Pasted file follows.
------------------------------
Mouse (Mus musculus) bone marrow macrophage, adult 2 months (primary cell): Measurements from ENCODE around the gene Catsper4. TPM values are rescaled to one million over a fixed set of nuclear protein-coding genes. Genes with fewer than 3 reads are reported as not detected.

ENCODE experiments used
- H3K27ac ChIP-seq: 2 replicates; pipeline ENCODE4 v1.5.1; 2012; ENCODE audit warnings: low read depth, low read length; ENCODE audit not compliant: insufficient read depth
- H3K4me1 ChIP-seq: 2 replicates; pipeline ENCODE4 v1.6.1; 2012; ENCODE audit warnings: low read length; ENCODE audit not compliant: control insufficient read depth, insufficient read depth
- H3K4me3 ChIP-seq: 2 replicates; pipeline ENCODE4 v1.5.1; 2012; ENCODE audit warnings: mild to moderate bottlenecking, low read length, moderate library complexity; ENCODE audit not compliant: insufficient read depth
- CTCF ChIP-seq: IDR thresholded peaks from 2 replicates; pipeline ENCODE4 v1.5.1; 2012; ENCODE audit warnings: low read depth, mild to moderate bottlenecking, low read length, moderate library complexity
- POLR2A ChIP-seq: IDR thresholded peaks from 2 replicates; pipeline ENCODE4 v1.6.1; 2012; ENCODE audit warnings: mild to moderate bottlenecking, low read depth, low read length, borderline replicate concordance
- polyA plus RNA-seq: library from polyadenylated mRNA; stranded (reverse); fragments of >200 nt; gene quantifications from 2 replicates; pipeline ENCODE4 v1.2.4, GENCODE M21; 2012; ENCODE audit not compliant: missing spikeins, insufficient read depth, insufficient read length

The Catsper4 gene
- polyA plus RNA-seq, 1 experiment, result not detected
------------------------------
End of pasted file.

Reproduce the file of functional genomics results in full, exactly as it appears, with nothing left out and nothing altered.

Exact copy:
Mouse (Mus musculus) bone marrow macrophage, adult 2 months (primary cell): Measurements from ENCODE around the gene Catsper4. TPM values are rescaled to one million over a fixed set of nuclear protein-coding genes. Genes with fewer than 3 reads are reported as not detected.

ENCODE experiments used
- H3K27ac ChIP-seq: 2 replicates; pipeline ENCODE4 v1.5.1; 2012; ENCODE audit warnings: low read depth, low read length; ENCODE audit not compliant: insufficient read depth
- H3K4me1 ChIP-seq: 2 replicates; pipeline ENCODE4 v1.6.1; 2012; ENCODE audit warnings: low read length; ENCODE audit not compliant: control insufficient read depth, insufficient read depth
- H3K4me3 ChIP-seq: 2 replicates; pipeline ENCODE4 v1.5.1; 2012; ENCODE audit warnings: mild to moderate bottlenecking, low read length, moderate library complexity; ENCODE audit not compliant: insufficient read depth
- CTCF ChIP-seq: IDR thresholded peaks from 2 replicates; pipeline ENCODE4 v1.5.1; 2012; ENCODE audit warnings: low read depth, mild to moderate bottlenecking, low read length, moderate library complexity
- POLR2A ChIP-seq: IDR thresholded peaks from 2 replicates; pipeline ENCODE4 v1.6.1; 2012; ENCODE audit warnings: mild to moderate bottlenecking, low read depth, low read length, borderline replicate concordance
- polyA plus RNA-seq: library from polyadenylated mRNA; stranded (reverse); fragments of >200 nt; gene quantifications from 2 replicates; pipeline ENCODE4 v1.2.4, GENCODE M21; 2012; ENCODE audit not compliant: missing spikeins, insufficient read depth, insufficient read length

The Catsper4 gene
- polyA plus RNA-seq, 1 experiment, result not detected